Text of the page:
“I would, therefore, urge you to align the orders issued by the state with the guidelines issued by the Ministry of Health…so that uniform implementation of the guidelines may be ensured across all states. I would also advise that such modified orders of the state government are given wide publicity to obviate any inconvenience to travellers,” Bhushan wrote.

Maharashtra has also mandated institutional quarantine of seven days for all passengers coming from “at-risk countries”, which is not part of the Centre’s latest guidelines.

This is not the first time that the Centre and Maharashtra have differed over issues linked to Covid, particularly after Maharashtra flagged the issue of vaccine shortage and lack of adequate medical oxygen supply several times.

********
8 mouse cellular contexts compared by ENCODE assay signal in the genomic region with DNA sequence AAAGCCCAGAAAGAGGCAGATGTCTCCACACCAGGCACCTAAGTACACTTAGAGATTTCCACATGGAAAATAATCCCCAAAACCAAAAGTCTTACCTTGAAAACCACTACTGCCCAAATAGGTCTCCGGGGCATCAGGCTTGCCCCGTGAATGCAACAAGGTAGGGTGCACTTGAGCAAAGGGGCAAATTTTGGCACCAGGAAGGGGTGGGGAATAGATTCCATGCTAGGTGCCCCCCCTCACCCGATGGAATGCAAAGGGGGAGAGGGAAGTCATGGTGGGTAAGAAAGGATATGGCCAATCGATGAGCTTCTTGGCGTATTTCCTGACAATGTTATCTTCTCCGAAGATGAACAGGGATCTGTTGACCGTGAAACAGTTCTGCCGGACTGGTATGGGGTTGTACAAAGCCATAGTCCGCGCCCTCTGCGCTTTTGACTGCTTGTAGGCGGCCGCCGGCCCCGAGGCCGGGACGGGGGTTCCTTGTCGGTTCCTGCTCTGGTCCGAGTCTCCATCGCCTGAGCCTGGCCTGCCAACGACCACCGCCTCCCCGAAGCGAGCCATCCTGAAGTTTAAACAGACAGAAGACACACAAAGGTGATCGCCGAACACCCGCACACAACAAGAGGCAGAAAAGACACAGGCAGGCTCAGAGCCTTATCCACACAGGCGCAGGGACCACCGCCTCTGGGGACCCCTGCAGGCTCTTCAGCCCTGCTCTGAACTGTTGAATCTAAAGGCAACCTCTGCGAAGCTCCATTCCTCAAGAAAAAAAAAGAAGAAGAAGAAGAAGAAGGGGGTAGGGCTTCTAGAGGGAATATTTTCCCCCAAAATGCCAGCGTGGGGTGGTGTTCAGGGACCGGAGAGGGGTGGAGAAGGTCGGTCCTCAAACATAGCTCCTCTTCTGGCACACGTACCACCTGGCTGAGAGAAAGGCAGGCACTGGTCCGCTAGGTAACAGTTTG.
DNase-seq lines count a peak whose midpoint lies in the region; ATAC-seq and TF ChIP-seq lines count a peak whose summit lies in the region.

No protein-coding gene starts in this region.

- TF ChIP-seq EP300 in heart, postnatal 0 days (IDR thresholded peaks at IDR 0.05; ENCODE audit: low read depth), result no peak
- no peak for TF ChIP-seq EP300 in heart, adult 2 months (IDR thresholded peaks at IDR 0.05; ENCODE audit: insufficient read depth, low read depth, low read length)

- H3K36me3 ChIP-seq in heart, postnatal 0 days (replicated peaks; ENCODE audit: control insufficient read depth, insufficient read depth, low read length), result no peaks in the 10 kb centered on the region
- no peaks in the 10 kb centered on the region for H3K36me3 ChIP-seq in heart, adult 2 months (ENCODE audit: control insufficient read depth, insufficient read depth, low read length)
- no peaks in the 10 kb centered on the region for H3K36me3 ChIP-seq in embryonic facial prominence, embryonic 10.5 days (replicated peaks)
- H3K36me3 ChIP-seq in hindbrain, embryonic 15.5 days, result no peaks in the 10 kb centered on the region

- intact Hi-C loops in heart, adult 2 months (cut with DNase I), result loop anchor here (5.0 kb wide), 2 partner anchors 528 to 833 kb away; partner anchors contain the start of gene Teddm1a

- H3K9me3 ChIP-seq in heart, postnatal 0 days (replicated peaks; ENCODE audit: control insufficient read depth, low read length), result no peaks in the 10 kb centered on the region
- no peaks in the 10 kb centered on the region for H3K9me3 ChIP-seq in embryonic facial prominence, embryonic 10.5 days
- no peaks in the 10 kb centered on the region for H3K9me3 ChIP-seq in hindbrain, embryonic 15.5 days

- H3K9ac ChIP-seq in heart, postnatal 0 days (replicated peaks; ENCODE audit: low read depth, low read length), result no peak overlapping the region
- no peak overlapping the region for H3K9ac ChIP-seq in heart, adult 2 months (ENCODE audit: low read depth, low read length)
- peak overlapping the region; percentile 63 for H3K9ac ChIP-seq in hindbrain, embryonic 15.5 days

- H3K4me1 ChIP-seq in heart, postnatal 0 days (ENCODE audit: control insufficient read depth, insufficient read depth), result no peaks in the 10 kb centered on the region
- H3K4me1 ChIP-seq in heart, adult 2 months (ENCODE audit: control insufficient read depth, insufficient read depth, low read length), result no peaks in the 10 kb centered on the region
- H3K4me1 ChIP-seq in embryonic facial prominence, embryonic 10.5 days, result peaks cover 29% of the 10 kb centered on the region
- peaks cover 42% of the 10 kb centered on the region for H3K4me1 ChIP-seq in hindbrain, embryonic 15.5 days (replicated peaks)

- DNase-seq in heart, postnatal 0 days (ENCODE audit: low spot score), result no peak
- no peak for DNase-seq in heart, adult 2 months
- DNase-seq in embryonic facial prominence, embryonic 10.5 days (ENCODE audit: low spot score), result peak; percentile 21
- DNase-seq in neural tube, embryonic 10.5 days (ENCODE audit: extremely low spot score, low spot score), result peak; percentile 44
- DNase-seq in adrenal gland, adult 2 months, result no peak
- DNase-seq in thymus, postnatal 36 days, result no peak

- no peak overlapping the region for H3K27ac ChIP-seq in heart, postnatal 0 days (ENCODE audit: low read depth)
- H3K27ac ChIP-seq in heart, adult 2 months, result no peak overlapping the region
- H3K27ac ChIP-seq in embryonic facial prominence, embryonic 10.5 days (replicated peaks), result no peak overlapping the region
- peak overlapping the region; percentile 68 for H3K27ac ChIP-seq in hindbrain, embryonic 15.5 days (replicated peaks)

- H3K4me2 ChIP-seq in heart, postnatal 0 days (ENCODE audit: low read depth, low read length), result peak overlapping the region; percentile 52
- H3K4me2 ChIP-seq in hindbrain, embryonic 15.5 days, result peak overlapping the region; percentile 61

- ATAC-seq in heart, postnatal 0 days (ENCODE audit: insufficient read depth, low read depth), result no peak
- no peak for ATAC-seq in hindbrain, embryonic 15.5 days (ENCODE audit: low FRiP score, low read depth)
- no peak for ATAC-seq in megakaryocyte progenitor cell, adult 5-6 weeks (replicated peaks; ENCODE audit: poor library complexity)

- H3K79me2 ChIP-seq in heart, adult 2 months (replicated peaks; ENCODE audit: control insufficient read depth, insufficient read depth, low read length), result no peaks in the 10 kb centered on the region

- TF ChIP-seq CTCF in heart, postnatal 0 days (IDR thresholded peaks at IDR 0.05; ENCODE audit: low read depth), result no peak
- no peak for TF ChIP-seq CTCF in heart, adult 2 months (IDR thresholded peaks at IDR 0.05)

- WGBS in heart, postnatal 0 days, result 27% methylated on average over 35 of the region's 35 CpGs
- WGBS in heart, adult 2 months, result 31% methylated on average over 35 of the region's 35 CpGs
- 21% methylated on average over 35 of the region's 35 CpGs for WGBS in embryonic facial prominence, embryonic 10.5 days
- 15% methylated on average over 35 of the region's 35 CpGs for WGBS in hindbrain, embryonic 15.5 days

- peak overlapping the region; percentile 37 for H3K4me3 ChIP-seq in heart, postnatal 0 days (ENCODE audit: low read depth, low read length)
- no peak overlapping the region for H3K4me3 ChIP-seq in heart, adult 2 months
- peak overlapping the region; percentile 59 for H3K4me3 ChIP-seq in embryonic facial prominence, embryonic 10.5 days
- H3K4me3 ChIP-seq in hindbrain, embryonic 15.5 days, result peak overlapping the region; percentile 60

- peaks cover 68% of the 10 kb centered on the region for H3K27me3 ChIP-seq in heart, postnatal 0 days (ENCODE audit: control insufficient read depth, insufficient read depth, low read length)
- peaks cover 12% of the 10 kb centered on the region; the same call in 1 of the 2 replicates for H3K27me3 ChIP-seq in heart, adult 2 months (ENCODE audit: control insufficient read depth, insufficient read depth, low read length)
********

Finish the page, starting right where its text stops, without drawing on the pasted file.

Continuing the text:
On April 7, the then Union Health Minister Dr Harsh Vardhan, responding to remarks from Maharashtra’s Ministers on vaccine shortage, had said that there were “deplorable attempts” by the state government to “distract attention from their failures and spread panic among the people”.

On April 17, Union Railways and Commerce & Industry Minister Piyush Goyal had posted on Twitter that he was “saddened to see” Chief Minister Uddhav Thackeray’s “gimmicks” on oxygen, claiming that Maharashtra had received the maximum quantity of oxygen in the country.

On Sunday, following reports from across the world on the emergence of Omicron, the Union Health Ministry specified five steps for international travellers arriving from countries tagged as “at risk”: